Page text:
U.S. CitiesCity-Data Forum Index
Go Back   City-Data Forum > General Forums > Real Estate
 [Register]
Please register to participate in our discussions with 2 million other members - it's free and quick! Some forums can only be seen by registered members. After you create your account, you'll be able to customize options and access all our 15,000 new posts/day with fewer ads.
View detailed profile (Advanced) or search
site with Google Custom Search

Search Forums  (Advanced)
Reply Start New Thread
 
Old 01-19-2018, 04:04 PM
 
764 posts, read 523,677 times
Reputation: 689

Advertisements

I'm in a position where I could buy my parents house. I can afford it, and I would be doing it for two main reasons. Number one would be to help them, even though they don't seem to need it. And number two, I would finance it and would hope to write off the interest, since I would be owning it as a second home.

My parents haven't mentioned this to me. I'm just brainstorming it for myself. I see these reverse mortgage commercials all the time. If I did this, wouldn't this just be doing the same thing, except I'm the bank?

I'm sure I'm not the first person to inquire about this. What am I looking at from a legal standpoint or other ramification? Would I have to charge them rent, even it it was just $1 per month for legal paperwork reasons?

Hoping to get some input on doing this. They are 77 and doing well. I'm just thinking long term.
Rate this post positively Reply With Quote Quick reply to this message

 
Old 01-19-2018, 09:46 PM
 
Location: Columbia SC
12,670 posts, read 11,276,529 times
Reputation: 18611
Blaz

I have seen two family battles about buying parents home/land. Basically the root issue/problem was fair market value. We presently have a situation in my family. Not to go into all the details but the home was left to 3 of us and a child of one of us (not mine) wants to buy the home. I have said let us get two independent appraisals on the home value so we can establish a fair market value and the family member can buy it for the average appraisal price less 6% which would be a realtor fee if we involved a realtor.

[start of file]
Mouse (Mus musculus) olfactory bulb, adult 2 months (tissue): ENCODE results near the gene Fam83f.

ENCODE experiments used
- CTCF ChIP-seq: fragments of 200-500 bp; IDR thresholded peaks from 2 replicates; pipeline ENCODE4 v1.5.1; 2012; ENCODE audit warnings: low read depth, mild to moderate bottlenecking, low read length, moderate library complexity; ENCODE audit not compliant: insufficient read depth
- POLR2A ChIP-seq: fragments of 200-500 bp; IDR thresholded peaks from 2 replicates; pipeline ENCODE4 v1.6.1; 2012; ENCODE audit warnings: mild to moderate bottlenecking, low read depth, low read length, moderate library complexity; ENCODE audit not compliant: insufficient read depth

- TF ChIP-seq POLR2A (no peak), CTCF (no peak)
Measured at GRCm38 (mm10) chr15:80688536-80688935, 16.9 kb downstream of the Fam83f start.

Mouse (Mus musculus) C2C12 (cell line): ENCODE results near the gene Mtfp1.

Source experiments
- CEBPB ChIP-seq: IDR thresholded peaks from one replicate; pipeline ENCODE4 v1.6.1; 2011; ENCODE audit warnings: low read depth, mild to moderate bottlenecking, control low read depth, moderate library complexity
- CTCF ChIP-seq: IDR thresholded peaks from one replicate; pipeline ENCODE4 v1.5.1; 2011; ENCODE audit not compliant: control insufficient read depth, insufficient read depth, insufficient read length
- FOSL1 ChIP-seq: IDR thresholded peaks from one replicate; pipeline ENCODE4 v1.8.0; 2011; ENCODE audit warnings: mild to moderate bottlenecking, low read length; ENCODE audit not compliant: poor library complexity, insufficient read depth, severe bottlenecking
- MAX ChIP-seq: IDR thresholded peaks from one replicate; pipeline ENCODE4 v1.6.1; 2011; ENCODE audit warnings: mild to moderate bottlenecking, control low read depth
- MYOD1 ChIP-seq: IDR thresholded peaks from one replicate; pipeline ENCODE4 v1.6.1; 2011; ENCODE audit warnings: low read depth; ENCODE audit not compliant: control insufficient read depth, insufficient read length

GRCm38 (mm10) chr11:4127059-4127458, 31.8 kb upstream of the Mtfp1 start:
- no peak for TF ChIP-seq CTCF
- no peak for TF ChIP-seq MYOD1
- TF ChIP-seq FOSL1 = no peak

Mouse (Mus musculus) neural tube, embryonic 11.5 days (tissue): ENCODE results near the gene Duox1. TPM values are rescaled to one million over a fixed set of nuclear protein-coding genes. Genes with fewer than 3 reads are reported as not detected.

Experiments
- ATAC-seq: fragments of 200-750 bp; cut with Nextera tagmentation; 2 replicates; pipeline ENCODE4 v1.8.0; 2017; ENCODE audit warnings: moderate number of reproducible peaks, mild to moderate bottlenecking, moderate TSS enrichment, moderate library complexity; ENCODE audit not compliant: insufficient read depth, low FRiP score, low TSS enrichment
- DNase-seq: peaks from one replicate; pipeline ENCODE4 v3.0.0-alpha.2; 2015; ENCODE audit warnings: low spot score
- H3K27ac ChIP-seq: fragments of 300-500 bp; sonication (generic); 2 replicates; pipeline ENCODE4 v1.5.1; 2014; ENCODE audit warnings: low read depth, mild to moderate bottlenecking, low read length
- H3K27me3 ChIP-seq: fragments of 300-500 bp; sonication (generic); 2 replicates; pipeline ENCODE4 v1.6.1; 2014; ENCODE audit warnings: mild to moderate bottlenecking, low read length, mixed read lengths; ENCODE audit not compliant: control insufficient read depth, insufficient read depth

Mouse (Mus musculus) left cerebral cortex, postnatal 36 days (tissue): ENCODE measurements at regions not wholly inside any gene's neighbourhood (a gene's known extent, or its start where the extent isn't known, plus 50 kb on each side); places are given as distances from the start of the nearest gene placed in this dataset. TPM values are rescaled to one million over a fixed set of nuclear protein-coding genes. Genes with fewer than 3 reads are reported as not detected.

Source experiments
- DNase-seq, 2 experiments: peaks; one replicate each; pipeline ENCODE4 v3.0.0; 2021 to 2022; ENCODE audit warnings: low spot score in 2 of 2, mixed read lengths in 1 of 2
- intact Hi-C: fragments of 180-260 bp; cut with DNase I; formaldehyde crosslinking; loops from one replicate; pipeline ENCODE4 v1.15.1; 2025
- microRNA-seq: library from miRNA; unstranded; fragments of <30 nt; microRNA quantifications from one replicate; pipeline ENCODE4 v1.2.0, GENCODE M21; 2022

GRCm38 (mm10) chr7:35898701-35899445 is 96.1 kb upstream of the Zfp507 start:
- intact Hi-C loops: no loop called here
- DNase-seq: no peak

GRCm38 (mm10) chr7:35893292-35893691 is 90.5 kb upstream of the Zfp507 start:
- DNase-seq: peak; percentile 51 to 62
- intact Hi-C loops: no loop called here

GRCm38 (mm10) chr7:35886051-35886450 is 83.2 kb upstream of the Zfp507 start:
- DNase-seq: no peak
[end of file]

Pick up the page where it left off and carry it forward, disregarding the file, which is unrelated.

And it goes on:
Rate this post positively Reply With Quote Quick reply to this message
 
Old 01-19-2018, 10:59 PM
 
Location: Wasilla, AK
7,449 posts, read 5,948,459 times
Reputation: 16456
Bear in mind that the new tax law has changed how much you can deduct in mortgage interest. I would do a little research before committing. Also bear in mind that the deduction limit for property, local income tax and state income tax is $10,000. That's going to cost a lot of two house owners. I'm lucky, because I live in a no income tax state and the property taxes on both my homes is less than $10,000. But your situation might be different.
Rate this post positively Reply With Quote Quick reply to this message
 
Old 01-20-2018, 07:05 AM
 
Location: The Triad (NC)
31,994 posts, read 73,786,833 times
Reputation: 38977
Quote:
Originally Posted by Blazin65 View Post
Number one would be to help them, even though they don't seem to need it.
Hoping to get some input on doing this. They are 77 and doing well.
Are Mom & Dad sharing their financial data with a qualified professional?
Do they have the Elder Attorney? The CPA? The Financial Planner?

If so... go play some golf.
If not... then help connect them with one or more of those professionals.

Quote:
I'm just thinking long term.
If it turns out that they actually DO need financial & advisor help ... help them.
Selling a home comes into play at some point for most older couples
and how they manage that (when more often) can make a very big difference.
Rate this post positively Reply With Quote Quick reply to this message
 
Old 01-20-2018, 07:56 AM
 
Location: Rochester, WA
10,211 posts, read 7,016,153 times
Reputation: 27897